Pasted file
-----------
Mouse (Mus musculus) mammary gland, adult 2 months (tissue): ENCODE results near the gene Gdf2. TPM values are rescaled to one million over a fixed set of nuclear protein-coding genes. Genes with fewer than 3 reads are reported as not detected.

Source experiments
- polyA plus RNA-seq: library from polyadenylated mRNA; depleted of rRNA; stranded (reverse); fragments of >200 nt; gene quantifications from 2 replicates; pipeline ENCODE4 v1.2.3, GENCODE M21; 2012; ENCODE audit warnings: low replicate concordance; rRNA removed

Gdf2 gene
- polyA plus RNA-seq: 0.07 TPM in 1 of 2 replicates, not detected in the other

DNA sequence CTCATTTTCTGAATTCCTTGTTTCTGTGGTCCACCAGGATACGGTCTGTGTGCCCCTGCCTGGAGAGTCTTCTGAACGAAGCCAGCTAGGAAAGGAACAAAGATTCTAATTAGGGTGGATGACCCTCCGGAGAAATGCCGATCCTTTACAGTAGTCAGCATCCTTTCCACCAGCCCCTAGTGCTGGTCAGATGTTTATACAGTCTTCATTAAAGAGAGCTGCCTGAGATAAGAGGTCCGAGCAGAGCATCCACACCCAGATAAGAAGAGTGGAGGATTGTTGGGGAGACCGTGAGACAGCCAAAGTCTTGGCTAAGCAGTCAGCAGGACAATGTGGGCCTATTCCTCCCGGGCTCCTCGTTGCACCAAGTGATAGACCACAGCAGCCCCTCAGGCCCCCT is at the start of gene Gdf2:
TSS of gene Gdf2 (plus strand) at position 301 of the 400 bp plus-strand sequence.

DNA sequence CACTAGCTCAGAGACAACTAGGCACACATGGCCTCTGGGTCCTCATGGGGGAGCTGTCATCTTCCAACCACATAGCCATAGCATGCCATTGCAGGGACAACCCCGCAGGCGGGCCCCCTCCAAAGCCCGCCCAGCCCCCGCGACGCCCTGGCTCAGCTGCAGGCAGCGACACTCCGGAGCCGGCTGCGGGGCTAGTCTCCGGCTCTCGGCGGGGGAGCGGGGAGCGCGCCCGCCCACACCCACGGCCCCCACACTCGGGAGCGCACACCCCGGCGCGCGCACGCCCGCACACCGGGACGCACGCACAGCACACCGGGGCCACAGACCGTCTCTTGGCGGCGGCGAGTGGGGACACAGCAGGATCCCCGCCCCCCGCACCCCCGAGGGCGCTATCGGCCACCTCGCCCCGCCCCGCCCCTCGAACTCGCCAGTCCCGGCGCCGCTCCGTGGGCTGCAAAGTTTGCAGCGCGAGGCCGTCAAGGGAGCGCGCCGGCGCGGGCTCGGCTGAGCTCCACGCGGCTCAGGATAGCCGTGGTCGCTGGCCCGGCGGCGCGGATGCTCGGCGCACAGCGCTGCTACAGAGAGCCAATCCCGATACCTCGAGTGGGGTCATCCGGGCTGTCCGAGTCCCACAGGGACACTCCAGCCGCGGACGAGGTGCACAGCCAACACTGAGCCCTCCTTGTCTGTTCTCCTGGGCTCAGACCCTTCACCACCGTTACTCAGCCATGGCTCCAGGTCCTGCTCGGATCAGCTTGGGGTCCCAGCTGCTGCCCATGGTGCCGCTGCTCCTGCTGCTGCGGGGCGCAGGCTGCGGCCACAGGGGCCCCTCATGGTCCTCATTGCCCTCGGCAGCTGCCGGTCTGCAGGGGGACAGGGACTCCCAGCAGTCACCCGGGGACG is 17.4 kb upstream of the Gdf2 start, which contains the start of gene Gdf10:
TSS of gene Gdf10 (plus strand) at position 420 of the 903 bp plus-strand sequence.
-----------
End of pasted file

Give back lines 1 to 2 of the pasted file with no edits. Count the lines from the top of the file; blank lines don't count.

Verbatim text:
Mouse (Mus musculus) mammary gland, adult 2 months (tissue): ENCODE results near the gene Gdf2. TPM values are rescaled to one million over a fixed set of nuclear protein-coding genes. Genes with fewer than 3 reads are reported as not detected.

Source experiments